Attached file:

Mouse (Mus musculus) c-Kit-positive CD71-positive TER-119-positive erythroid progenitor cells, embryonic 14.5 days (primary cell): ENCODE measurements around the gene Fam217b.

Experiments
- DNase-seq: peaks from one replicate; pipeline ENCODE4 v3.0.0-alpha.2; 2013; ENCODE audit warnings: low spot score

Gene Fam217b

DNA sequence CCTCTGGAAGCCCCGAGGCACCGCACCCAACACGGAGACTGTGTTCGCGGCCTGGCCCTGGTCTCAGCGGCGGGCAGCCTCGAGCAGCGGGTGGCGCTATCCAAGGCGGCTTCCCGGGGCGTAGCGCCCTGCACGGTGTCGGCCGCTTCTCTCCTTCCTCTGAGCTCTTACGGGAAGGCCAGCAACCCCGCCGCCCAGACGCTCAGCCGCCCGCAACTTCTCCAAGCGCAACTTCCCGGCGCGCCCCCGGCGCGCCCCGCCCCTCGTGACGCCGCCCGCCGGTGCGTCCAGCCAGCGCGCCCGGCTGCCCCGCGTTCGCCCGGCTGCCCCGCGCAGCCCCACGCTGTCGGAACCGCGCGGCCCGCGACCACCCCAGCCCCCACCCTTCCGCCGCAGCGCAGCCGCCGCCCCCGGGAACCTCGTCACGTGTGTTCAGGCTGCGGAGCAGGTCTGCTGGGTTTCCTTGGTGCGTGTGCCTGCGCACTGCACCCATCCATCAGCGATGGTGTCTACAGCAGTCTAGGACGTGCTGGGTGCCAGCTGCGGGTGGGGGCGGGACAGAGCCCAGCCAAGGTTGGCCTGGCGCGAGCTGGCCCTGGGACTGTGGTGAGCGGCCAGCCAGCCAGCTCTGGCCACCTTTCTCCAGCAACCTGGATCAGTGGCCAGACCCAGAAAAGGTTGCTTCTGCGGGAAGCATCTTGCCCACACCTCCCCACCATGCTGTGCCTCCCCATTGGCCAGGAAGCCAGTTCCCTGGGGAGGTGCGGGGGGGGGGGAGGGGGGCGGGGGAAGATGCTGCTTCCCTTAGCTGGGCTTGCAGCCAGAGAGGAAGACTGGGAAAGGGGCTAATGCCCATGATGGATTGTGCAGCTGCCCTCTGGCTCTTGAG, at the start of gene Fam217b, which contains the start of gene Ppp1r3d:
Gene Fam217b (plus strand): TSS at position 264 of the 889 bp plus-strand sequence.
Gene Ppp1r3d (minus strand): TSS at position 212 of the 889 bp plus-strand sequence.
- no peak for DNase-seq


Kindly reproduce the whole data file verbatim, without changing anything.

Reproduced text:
Mouse (Mus musculus) c-Kit-positive CD71-positive TER-119-positive erythroid progenitor cells, embryonic 14.5 days (primary cell): ENCODE measurements around the gene Fam217b.

Experiments
- DNase-seq: peaks from one replicate; pipeline ENCODE4 v3.0.0-alpha.2; 2013; ENCODE audit warnings: low spot score

Gene Fam217b

DNA sequence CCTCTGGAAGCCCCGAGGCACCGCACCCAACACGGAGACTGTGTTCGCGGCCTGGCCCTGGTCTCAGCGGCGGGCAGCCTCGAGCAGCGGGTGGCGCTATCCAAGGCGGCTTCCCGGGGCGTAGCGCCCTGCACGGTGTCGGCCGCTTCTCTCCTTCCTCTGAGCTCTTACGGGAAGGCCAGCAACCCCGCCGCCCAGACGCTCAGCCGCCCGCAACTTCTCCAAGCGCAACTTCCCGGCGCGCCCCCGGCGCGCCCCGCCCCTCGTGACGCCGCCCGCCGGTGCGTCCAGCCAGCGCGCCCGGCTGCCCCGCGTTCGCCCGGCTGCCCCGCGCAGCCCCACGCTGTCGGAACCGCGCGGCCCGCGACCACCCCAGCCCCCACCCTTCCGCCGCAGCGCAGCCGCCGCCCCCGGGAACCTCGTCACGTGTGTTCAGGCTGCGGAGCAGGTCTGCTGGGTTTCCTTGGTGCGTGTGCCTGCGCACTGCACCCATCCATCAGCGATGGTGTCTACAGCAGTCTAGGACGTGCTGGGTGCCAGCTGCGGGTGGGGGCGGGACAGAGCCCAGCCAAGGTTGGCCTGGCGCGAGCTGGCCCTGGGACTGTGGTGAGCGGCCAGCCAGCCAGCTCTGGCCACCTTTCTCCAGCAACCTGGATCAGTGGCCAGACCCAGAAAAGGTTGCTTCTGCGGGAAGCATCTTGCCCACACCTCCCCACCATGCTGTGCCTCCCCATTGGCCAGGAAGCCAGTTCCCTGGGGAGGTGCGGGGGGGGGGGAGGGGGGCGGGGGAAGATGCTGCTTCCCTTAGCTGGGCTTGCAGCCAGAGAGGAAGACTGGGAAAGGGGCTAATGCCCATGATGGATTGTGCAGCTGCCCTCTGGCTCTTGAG, at the start of gene Fam217b, which contains the start of gene Ppp1r3d:
Gene Fam217b (plus strand): TSS at position 264 of the 889 bp plus-strand sequence.
Gene Ppp1r3d (minus strand): TSS at position 212 of the 889 bp plus-strand sequence.
- no peak for DNase-seq